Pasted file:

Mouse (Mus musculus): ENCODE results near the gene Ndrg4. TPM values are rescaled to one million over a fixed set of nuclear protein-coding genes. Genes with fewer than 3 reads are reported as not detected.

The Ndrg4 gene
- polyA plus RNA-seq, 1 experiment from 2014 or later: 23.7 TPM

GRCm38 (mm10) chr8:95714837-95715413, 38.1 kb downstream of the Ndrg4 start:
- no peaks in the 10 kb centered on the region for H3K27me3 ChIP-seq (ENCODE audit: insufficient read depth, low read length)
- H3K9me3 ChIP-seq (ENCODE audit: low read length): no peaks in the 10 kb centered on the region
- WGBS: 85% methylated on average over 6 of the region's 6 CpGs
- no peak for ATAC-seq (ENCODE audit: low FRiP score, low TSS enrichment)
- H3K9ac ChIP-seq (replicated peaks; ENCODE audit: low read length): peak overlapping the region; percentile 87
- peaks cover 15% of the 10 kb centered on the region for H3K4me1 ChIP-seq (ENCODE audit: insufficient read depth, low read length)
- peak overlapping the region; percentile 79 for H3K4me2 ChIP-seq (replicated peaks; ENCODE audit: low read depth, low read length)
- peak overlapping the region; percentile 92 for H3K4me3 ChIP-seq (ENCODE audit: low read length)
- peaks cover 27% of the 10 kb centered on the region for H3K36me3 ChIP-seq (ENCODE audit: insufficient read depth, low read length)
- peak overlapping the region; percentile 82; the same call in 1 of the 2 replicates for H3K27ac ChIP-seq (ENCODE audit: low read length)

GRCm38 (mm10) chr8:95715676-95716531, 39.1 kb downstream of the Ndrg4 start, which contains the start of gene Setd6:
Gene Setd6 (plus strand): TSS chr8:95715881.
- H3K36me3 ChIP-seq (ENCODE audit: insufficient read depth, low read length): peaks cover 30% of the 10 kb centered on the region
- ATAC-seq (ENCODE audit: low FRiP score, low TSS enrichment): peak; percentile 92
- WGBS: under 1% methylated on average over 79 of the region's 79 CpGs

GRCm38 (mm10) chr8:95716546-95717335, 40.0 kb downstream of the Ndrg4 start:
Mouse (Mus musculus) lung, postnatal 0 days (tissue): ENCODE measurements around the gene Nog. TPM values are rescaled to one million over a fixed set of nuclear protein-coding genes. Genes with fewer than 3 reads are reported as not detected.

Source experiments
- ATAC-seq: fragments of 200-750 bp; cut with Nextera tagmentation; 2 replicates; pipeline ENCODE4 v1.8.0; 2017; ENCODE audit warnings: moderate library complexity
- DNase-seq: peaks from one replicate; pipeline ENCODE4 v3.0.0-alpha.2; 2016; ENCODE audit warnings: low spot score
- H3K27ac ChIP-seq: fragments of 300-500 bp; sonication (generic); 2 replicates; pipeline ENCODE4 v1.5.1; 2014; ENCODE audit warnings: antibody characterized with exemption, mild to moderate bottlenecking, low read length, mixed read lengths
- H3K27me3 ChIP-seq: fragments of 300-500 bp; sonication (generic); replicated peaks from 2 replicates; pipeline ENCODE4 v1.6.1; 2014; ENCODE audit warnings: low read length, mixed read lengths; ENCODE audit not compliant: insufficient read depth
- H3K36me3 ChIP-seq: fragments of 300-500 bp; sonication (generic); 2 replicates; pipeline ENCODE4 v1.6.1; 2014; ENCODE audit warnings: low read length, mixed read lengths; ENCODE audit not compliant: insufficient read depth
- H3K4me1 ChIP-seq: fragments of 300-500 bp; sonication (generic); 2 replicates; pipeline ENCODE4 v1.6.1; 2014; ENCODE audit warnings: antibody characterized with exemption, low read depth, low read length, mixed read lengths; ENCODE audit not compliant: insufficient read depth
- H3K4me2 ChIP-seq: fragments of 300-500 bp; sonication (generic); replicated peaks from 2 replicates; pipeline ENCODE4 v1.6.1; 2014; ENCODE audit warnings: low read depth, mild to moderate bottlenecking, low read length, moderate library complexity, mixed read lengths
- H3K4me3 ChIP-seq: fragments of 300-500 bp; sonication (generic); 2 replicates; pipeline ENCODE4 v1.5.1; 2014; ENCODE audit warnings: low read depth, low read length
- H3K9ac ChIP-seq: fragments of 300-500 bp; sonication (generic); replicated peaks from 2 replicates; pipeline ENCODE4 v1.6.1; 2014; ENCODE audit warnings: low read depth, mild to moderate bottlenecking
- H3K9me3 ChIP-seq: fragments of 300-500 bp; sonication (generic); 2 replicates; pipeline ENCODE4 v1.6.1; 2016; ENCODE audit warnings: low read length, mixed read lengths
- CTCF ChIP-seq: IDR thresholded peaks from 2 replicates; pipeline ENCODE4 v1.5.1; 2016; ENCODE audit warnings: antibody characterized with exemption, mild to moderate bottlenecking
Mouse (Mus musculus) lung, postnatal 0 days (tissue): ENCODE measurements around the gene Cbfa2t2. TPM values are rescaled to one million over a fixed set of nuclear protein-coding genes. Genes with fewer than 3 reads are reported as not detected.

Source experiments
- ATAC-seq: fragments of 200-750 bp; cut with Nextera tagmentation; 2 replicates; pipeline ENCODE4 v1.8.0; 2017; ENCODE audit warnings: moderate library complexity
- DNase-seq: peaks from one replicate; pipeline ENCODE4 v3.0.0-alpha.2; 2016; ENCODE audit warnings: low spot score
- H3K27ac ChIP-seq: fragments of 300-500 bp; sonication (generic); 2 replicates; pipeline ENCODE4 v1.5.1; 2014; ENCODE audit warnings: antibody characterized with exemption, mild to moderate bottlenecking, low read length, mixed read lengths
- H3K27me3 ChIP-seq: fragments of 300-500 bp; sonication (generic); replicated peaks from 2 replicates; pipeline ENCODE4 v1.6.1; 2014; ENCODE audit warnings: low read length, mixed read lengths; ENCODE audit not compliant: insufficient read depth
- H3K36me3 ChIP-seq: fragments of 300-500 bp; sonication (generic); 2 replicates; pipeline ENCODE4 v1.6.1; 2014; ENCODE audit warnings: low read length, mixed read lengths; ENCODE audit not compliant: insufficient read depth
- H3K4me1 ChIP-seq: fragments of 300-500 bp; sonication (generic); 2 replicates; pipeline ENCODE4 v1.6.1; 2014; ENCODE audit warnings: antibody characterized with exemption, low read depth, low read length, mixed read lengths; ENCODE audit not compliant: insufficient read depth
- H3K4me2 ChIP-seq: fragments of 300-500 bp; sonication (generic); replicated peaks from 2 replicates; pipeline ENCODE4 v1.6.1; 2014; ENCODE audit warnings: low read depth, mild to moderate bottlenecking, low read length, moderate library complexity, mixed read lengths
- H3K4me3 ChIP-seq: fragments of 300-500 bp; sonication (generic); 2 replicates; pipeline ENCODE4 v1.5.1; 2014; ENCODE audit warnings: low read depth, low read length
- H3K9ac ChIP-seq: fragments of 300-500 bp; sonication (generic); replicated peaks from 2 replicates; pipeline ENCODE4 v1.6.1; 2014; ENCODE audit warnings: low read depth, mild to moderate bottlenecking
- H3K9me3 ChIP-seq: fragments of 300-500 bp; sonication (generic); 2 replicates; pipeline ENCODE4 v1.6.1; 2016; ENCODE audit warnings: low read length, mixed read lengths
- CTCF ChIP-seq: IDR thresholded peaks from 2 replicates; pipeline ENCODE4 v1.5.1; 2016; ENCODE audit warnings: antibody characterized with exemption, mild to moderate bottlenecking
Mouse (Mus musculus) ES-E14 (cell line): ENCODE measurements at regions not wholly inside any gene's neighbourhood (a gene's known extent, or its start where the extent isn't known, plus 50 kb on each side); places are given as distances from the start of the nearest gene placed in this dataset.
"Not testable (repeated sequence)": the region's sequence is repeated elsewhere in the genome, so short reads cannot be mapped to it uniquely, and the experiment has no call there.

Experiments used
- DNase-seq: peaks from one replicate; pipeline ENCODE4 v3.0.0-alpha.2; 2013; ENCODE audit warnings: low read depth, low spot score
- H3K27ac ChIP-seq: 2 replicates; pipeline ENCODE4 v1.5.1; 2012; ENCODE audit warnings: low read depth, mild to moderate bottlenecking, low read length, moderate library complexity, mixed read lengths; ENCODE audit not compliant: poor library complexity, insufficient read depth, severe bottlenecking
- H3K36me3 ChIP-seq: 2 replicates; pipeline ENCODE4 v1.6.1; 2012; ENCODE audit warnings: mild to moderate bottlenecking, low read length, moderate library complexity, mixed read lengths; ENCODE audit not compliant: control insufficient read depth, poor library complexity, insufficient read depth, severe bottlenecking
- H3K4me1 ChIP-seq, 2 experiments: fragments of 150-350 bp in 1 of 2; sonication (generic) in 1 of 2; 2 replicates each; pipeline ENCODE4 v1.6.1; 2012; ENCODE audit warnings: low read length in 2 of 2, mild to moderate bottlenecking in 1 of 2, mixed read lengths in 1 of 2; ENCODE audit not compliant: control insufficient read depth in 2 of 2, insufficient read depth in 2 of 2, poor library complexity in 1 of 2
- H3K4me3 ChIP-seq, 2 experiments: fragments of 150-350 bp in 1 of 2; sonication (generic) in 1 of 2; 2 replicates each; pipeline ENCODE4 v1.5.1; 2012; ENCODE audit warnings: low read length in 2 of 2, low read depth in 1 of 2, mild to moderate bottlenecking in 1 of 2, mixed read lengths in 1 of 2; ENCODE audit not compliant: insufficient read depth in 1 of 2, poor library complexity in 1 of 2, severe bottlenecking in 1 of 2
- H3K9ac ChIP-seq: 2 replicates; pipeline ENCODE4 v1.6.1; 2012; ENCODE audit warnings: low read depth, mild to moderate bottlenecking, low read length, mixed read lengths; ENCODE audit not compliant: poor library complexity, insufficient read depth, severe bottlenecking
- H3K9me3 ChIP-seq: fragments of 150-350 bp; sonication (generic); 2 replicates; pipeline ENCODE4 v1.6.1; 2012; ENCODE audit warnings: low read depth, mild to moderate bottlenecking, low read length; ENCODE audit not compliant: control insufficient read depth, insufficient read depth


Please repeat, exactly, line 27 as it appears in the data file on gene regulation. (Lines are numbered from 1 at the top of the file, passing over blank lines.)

- H3K36me3 ChIP-seq: fragments of 300-500 bp; sonication (generic); 2 replicates; pipeline ENCODE4 v1.6.1; 2014; ENCODE audit warnings: low read length, mixed read lengths; ENCODE audit not compliant: insufficient read depth